He still lives in the same straw hut in village Shadman Lund where he was born. ‘I still remember the day in 1991 when the veteran Sindhi historian Doctor Nabi Bux Khan Baloch came to me and asked for some assistance regarding the history of Larr belt. and I did. I also gave him a gold coin (free of cost, worth Rs 2000 at that time) but when it comes to acknowledging my services, he too like many others turned a blind eye’.

Faqeer Natho, along with Soomar Shaikh founded the Larr Museum in Badin. The credit of discovering the graves of sons of Bhoongar, Shaheed Dodo Soomro and Chanessar Soomro also goes to these two legendary giants but despite such achievements, they were not only ignored by government officials, but also got condemned from Sindhi people.

While having tea at the Otaq, around 15 school-going local barefooted children arrived carrying water pitchers and bottles. They were going to Bahdami that is situated twelve kilometers away to fetch water for their households.

“Since the 1999 cyclone, gradually all the fresh water bodies that used to provide water to the village have dried up. Moreover, due to close proximity with the Arabian Sea the ground water of this entire area has turned brackish and as a result we have to walk daily to fetch water to survive. This practice isn’t new, we have been doing it since 2010”, Faqeer Natho explained.

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Shadman Lund is situated at the left bank of LBOD, 3 kilometers from the Indo-Pak border. This is one of the oldest settlements of district Badin but owing to administrative negligence and severe effects of climate change more than 20 big villages of this region have relocated since the 2010 flood.

“Village Gul Muhammad Lund (150 HHs), Village Murad Lund (60 HHs), Miyanji Darya Khan (50 HHs), Mato Mandhro (45 HHs), Qabool Shah (70 HHs) and Bakho Khan Lund (100+ HHs) were some villages which once existed in this area but the villagers left and shifted to Kadhan and Badin towns.” Faqeer Natho said.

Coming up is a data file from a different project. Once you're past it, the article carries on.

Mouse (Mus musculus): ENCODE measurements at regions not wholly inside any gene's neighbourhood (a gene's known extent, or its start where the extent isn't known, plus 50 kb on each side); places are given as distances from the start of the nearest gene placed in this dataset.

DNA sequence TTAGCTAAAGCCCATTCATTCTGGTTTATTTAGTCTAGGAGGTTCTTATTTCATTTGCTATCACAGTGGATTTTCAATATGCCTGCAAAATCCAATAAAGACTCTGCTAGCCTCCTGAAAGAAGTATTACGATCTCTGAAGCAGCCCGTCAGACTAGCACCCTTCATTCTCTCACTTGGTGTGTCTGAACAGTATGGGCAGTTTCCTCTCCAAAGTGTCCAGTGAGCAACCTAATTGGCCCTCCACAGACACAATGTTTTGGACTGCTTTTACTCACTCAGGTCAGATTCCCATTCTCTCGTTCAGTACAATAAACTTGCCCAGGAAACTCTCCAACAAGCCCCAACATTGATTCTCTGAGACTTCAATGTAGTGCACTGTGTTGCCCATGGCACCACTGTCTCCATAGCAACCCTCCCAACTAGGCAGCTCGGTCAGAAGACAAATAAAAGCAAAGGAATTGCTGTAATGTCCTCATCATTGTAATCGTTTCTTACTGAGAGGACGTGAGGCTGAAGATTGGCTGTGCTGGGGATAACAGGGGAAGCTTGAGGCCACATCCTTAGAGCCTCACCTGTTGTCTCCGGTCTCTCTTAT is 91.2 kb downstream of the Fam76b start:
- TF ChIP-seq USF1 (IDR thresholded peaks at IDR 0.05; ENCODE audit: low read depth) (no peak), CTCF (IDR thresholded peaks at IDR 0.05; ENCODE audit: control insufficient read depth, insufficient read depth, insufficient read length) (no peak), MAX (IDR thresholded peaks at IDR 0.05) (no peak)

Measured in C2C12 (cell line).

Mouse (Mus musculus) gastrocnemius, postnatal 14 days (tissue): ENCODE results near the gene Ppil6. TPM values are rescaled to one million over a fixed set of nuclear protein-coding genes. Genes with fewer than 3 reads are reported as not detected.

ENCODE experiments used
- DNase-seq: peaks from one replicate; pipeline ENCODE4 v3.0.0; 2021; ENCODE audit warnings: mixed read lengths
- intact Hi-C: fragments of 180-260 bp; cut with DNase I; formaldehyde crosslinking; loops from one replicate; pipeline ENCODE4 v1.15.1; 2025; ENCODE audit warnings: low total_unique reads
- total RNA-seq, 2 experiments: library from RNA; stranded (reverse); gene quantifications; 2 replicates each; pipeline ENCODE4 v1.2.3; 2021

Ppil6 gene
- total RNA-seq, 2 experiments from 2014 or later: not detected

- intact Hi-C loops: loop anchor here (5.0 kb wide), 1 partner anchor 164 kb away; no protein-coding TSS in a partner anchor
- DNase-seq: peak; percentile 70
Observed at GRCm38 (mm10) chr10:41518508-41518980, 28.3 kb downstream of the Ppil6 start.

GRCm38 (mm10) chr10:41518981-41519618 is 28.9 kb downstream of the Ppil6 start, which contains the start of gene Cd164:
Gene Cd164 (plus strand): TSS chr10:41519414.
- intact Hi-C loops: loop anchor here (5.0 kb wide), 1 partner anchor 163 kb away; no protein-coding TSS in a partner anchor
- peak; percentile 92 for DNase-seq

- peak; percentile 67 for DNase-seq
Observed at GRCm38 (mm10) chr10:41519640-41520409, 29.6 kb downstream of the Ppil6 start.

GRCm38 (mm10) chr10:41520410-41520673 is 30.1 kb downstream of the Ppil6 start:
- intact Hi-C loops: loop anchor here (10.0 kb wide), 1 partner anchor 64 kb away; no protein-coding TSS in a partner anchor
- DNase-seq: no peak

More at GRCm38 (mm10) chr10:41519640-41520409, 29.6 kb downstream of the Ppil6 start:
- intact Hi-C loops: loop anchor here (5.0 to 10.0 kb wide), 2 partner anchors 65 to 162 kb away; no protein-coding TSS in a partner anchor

“Why didn’t you migrate?” I asked him. He sorrowfully replied in a low pitched voice: “We have been hopeless since a long time. My sons work as daily wages laborers and what they earn is only enough for survival. . I have 60 acres of land in the area but all is dead since 1999. We are disowned by the governments so why should we go and beg for our children’s’ survival. We will die on this land but never leave it.”

“Sain what’s your wish?” I questioned him.  “What could be the wish of a 100 years old man? Whosoever is in power (PPP) must realise that we are also humans and they have to be answerable to Allah one day regarding our rights. We need all those facilities which are being provided to the people living in the cities,” the old man said.

I couldn’t dare question him about the historical knowledge he possesses as he had already said: ‘”People have been stealing my work for a long”.

His statement is a reality. Faqeer Natho has written around 8 books but no one wants to assist him in publishing them or respecting his services towards exploration of the history of the Larr belt.

It was time to say good bye to him so I started my journey back to Badin. Near Bahdami, I saw the children of Shadman Lund village, who had left to fetch water for their households. “We will reach our village after sunset”. Their last words to me echoed in my ears.